Discovering Your True Self
Rabbi Dov Heller, Licensed Marriage and Family Therapist
Perhaps the most fundamental psychological task of a human being is to differentiate from his or her family and become a unique individual. In the scope of eternity, there will never be another you. To differentiate, we must do one thing: listen to our own voice. When we listen to the voices of others without listening to our own voice, we lose ourselves and become a cheap copy of others. We essentially waste our life’s purpose.
Imitation is death; uniqueness is life.
In our daily prayers, we say, “The G-d of Abraham, the G-d of Isaac, and the G-d of Jacob,” because each of the patriarchs found his own unique path to serving G-d. If Isaac had never listened to his own voice, he would have likely become an Abraham “wannabe.” Instead, he listened to his own voice and discovered his own unique path of service. Imagine how hard it would be to differentiate from a figure so imposing as Abraham! Yet Isaac chose a different path than his father and became a very different person than his father, a testimony to Isaac’s great emotional strength and sense of self. The world didn’t need another Abraham; it needed an Isaac!
A contemporary example is Rabbi Noah Weinberg, of blessed memory, founder of Aish HaTorah. Rabbi Weinberg would never have started Aish HaTorah if he had listened to the people around him. Many said Jewish outreach was impossible and a waste of time, while others pointed to the many other important unmet needs of the Jewish people. Instead, Rabbi Weinberg listened to his own voice which urgently called him to reach out to his brothers and sisters. In the end, he did get support from some Jewish leaders, and he made an enormous impact on the Jewish people. However, the definitive moment was when he chose to listen to his own voice, which could have easily been drowned out by the many dissenting voices around him.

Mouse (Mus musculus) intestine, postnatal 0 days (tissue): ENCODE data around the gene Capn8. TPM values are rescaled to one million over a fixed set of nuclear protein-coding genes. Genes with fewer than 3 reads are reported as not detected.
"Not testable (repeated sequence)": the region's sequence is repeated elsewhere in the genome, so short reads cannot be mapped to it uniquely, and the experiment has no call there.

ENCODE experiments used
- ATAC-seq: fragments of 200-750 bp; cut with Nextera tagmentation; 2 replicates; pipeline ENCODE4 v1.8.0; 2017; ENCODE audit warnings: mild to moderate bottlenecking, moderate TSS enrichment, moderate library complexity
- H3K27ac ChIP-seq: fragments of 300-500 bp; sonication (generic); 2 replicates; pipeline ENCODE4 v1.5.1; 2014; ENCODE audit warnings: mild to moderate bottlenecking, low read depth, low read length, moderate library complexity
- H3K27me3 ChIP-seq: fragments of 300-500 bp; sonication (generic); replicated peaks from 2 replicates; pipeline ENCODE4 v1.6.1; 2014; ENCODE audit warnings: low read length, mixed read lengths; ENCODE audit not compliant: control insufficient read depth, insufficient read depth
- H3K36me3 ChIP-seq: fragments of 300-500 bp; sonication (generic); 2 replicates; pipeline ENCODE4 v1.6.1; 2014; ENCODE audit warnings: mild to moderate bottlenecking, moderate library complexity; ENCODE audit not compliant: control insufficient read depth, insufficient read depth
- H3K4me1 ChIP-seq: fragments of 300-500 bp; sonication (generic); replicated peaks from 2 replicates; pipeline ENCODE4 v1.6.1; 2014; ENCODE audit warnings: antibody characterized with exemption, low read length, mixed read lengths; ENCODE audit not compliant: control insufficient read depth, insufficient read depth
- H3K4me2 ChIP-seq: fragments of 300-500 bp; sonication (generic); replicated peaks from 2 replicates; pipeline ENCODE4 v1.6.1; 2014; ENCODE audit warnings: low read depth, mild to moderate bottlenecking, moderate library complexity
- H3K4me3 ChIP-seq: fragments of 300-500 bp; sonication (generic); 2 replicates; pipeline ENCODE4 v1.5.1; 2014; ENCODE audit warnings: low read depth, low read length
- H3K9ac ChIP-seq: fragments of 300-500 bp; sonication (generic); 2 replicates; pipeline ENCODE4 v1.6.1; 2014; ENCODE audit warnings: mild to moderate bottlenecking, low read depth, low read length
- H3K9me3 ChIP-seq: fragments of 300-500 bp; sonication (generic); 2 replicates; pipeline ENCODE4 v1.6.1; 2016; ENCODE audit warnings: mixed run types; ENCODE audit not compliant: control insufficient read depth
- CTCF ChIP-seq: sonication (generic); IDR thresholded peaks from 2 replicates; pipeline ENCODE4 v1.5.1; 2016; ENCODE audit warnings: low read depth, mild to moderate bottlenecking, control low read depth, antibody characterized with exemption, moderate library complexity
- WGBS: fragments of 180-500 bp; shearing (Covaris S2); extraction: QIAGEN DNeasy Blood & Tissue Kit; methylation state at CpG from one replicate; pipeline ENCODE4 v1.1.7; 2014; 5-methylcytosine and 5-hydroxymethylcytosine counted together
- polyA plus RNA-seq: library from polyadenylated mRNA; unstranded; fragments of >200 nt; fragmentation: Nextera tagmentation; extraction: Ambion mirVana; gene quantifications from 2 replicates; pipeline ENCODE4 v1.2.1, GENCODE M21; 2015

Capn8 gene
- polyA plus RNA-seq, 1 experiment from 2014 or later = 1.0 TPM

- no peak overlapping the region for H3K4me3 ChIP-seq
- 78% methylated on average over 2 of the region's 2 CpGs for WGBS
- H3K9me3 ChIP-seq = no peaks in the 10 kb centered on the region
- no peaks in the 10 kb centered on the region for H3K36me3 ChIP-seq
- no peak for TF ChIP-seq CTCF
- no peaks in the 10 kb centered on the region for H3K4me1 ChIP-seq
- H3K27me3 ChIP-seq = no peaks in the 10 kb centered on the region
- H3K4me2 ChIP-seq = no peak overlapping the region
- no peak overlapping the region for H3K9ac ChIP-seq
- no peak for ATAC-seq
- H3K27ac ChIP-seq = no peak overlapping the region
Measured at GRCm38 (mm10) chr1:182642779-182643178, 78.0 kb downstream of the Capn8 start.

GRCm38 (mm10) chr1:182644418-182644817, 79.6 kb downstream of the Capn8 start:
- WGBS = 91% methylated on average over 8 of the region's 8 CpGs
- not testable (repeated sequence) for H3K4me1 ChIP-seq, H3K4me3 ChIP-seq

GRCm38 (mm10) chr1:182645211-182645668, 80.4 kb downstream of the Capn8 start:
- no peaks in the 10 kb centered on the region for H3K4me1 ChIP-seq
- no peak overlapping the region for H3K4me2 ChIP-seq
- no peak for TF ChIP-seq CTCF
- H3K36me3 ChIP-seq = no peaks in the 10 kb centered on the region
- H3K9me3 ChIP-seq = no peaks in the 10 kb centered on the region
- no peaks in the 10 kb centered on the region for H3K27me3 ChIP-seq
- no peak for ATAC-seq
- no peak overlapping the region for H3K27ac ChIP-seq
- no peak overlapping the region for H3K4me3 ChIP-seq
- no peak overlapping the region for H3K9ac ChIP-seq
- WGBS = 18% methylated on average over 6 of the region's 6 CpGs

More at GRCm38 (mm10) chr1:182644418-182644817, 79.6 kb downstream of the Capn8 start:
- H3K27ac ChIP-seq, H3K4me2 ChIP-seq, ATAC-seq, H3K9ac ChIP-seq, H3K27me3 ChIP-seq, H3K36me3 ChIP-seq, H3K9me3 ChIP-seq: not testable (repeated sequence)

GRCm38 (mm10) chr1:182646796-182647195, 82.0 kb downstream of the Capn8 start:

When we listen to our own voice, we take ownership of our lives. Ownership comes only through great struggle and the ability and courage to tolerate great anxiety. As Dr. Rollo May put it, “Courage is the capacity to embrace the anxiety that comes with each step one takes towards freedom, independence, and authentic selfhood.” The battle to be oneself is perhaps the greatest battle anyone faces, and there’s so much on the line. If we fail to listen to our own voice, we lose ourselves, our independence, and our vitality. When we do, we gain ownership of our lives, vitality, and feel alive. (It is important to note that listening to one’s own voice does not mean impulsively acting on one’s voice. It is always prudent to solicit feedback from trusted friends and mentors before one chooses a course of action.)
Social pressure is ruthless. There are voices all around us telling us who we should be, what’s right, and what’s the truth. The voices of peers shame us. But somewhere amidst these voices is our own. Somewhere there is my voice which knows what’s right for me. It takes courage to access our own voice and strength to march to our own drum. Dare I go against what others say? Dare I question those who know so much more than me? Dare I be different and think for myself? Can I take my stand and bear the onslaught of rejection and criticism?
When we do finally find our voice and listen to it, we discover life itself and become truly free. When we give into social pressure and lose ownership, we become slaves to the Pharaoh of social pressure. Our horizons become narrowed, and we lose our unique, innate creative impulse.
The Power of Why
How does one liberate oneself from all the enslaving voices that surround us and find one’s voice? The answer lies in one simple word: why. When we ask ourselves why we do what we do or believe what we believe, we are forced to confront our true motives for what we do and think. Why am I praying today? Why am I a doctor? Why am I religious? Why am I not religious? Why am I a mother? Is this what I want to do for me, or do I feel pressured to do or believe this? Am I making this decision based on what I truly want or what I perceive others want me to want? Am I living my life or someone else’s life?
If we have the strength and courage to consistently ask ourselves, “Why?” we have a chance of discovering our own voice and what we truly want. This is not self-centeredness; it’s self-discovery. Dare to ask yourself, “Why?” and taste one of the most expansive pleasures we can experience – the pleasure of being our true self.